Was the Marvin wedding film saved

May 12, 2005
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All,

I've always been curious if the private film made of the wedding of Mr & Mrs Daniel Marvin, only shortly before their sailing on Titanic, has been preserved by their families. Frame enlargements from this movie were published in the London papers so it's obvious that the Marvins did not have the only copy with them on board.

I understand from Lawrence Beesley's account that this couple were quite avidly shooting a variety of scenes on Titanic during the early part of the voyage at least, including the near-collision in Southampton Harbor.

Just think how fascinating those images would be if they'd survived. And it's quite possible that Dan Marvin asked the various well-known personages aboard to pose for his "cinematograph camera" - the Astors, maybe, W. T. Stead, Lady Duff Gordon, Frank Millet, Archie Butt. Just imagine what an historical record such a film would be if it had been saved.

I don't mean to diminish the much greater loss of Mr Marvin's own life but the movies he shot while aboard have always intrigued me. I feel sure he must have filmed a great deal for the purpose of the footage being used in newsreels which his father's company would have then released.

Randy
 

Mike Herbold

Member
Feb 13, 2001
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Randy:
I'm slow on the take sometimes. It never dawned on me for some reason until reading Stephen Bottomore's new book "The Titanic and Silent Cinema" that Daniel WARNER Marvin was that WARNER -- a nephew of one of the original four Warner Brothers. Bottomore doesn't mention whether the Marvin wedding re-enactment film was saved. I'll contact him and invite him to answer here.

Wouldn't it be something if his film of Titanic could be recovered. The fun we would have identifying diferent passengers.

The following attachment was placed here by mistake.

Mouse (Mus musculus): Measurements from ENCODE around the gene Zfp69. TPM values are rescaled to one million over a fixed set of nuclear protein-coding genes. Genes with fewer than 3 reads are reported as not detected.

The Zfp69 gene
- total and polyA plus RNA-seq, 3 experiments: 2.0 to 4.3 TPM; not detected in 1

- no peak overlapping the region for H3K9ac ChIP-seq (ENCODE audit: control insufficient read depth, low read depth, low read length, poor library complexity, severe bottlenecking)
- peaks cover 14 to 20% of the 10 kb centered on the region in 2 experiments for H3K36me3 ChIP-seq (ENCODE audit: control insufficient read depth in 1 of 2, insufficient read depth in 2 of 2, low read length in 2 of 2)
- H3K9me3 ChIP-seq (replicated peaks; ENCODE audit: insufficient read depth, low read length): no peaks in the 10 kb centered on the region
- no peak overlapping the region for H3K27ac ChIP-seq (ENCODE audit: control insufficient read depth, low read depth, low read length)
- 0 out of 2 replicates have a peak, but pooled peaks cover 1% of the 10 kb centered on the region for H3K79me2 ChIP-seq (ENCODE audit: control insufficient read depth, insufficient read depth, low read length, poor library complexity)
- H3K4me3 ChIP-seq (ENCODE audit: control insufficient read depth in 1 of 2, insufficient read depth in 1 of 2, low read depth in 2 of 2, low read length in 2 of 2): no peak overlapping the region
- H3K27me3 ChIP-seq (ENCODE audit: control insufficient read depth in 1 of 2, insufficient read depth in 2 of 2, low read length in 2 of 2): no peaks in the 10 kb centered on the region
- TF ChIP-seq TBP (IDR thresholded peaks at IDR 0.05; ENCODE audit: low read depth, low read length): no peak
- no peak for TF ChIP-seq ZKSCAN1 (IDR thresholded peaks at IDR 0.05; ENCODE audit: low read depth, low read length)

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Daniel Rosenshine

Guest
Sorry to burst your bubbles here, as much as I wish it wasn't true, but the couple described by Beesley were not the Marvins.

The couple were second-class passengers (I can not remember their exact names) and it was an American man and his mistress Ms. Youris (if I'm right). He was the one enthusiastically cranking away.

Also as I understand from previous posts on this board, Mrs. Marvin, so devastated by the loss of her husband chopped up the wedding reels and threw them out. There is no known surviving copy today. (I'm only going by what I can recall from previous posts, sorry I cannot remember names so I can credit. If you're out there please come and help out.)

I'm not sure if the Marvins did have a camera on board. It is possible, however I have never read anything that claimed someone in first class had a camera and were filming.

Daniel.
 
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Nathan Heddle

Guest
Ahh what a terrible shame if Mrs Marvin did cut up the film, it would be lovely to see. But I suppose you can understand.

I always wondered why the Marvins didn't get into a boat like all the other newlyweds. Were they late on deck or something?

nathan
 
May 12, 2005
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Daniel,

This bubble can't burst. It's unburstable.

Anyway. Thank you for the correction on the people Beesley saw filming. I had forgotten he was in 2nd class and so those people couldn't have been the Marvins.

At any rate, whether the Marvins were filming (and I bet they were), still somebody was and it's such a loss that that film is now lost.

Randy
 

Mike Herbold

Member
Feb 13, 2001
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Daniel: